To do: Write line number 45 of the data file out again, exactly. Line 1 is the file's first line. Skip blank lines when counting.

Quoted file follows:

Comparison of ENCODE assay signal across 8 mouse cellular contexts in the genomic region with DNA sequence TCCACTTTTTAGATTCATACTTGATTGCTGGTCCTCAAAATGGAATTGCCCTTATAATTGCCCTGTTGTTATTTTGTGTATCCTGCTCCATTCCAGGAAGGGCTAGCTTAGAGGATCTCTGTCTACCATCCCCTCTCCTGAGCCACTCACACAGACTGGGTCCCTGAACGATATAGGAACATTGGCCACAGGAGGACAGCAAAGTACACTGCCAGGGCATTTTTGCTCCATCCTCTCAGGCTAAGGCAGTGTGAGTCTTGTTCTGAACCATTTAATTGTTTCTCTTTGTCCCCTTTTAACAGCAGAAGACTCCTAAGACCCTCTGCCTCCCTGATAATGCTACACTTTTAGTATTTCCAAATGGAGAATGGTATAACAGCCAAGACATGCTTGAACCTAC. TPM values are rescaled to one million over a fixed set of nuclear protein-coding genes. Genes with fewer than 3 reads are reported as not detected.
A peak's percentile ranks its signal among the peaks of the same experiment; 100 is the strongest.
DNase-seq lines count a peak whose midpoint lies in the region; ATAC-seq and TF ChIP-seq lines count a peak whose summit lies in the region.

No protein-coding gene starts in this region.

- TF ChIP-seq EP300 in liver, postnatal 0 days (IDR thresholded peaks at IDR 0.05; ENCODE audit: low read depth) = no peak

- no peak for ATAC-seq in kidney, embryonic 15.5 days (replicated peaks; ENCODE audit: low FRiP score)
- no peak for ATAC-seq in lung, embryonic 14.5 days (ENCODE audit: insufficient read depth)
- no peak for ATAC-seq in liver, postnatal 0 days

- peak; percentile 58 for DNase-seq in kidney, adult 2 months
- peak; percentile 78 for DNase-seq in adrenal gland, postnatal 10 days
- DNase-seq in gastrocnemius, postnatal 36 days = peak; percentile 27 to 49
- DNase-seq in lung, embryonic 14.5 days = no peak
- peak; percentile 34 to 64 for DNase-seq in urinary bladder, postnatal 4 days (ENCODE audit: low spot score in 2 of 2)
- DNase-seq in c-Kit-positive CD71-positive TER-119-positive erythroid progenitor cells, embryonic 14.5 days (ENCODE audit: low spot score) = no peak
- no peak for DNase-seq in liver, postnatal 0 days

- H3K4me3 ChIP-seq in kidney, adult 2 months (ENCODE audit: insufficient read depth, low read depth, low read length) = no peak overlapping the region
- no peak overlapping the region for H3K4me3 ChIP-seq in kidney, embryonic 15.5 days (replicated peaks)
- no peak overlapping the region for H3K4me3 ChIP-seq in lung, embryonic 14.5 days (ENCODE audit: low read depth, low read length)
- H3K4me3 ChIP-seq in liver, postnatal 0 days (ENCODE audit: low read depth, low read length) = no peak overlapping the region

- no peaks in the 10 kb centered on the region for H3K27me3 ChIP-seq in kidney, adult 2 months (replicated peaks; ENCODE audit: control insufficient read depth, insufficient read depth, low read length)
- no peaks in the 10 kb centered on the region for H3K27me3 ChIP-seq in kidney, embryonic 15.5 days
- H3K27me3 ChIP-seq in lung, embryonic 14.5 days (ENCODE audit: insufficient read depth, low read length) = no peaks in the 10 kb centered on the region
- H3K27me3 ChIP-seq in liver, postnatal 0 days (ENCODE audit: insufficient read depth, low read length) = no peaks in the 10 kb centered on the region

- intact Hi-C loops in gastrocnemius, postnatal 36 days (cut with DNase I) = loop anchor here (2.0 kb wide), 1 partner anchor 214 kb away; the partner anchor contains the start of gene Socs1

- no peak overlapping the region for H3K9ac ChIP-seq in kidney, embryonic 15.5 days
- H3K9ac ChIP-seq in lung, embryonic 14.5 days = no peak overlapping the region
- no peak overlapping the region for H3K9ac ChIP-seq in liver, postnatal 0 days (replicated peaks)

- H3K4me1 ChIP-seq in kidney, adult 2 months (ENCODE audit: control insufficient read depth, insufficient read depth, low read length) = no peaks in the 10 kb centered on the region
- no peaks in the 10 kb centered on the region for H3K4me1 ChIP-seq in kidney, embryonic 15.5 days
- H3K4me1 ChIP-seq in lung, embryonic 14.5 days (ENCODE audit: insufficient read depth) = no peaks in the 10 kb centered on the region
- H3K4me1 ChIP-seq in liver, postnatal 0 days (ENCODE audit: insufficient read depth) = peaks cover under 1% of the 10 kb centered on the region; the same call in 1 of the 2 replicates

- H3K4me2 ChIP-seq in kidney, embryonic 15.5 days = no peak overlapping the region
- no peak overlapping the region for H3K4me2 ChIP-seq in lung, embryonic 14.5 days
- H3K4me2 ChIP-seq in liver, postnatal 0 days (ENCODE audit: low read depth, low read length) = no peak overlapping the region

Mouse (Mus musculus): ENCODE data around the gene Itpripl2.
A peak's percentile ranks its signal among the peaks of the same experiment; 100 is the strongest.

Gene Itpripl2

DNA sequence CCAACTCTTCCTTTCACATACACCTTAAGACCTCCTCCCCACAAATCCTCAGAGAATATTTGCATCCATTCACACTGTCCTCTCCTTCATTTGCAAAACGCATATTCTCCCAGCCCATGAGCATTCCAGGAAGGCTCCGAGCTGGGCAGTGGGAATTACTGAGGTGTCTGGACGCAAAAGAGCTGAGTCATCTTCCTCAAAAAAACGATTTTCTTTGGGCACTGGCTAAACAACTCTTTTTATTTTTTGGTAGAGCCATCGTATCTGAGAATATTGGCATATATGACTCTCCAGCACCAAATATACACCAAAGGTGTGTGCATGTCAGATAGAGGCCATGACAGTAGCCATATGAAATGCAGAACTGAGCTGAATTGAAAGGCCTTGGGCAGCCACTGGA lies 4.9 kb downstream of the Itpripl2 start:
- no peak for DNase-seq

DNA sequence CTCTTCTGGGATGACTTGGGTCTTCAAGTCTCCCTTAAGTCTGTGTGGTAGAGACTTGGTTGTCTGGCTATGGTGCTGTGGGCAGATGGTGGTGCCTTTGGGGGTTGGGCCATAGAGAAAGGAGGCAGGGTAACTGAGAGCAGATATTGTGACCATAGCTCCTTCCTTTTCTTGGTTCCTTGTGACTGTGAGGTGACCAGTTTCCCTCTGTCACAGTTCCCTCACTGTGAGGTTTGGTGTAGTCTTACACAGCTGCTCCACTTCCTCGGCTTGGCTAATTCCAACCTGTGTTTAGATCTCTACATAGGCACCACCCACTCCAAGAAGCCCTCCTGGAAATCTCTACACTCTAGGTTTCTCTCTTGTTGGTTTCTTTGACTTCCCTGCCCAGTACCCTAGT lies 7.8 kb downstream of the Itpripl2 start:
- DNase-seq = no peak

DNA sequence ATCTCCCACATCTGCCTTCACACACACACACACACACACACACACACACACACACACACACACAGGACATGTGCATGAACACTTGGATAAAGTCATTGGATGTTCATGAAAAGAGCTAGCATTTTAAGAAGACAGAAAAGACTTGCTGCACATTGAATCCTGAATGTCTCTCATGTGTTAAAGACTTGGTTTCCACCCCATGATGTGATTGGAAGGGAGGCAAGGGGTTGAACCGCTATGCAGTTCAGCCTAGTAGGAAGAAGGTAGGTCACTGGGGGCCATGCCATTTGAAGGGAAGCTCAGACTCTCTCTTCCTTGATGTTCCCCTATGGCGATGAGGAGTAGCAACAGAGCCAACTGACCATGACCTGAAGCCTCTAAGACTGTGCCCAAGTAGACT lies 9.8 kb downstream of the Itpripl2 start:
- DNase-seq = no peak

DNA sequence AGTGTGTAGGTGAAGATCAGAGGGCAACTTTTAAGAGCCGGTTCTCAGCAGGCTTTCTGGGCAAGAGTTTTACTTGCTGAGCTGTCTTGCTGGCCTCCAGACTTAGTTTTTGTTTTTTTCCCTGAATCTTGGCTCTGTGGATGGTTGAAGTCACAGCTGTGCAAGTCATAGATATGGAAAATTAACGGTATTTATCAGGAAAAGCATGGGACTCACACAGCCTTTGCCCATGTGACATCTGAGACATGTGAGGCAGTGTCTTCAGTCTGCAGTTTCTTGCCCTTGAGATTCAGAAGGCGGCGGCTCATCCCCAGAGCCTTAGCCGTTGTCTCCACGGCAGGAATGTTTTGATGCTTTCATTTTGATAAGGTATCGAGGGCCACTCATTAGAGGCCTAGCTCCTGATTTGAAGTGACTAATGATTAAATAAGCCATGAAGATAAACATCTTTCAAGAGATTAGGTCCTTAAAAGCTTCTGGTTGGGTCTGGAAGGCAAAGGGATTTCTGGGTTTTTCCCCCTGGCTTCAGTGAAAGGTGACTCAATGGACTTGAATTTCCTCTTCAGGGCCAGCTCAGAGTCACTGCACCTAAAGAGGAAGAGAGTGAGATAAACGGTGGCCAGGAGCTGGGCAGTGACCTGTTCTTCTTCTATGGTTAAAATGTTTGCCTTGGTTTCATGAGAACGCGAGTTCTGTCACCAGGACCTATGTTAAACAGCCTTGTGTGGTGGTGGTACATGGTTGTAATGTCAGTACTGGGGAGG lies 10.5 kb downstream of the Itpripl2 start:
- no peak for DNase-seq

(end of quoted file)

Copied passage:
- no peak for DNase-seq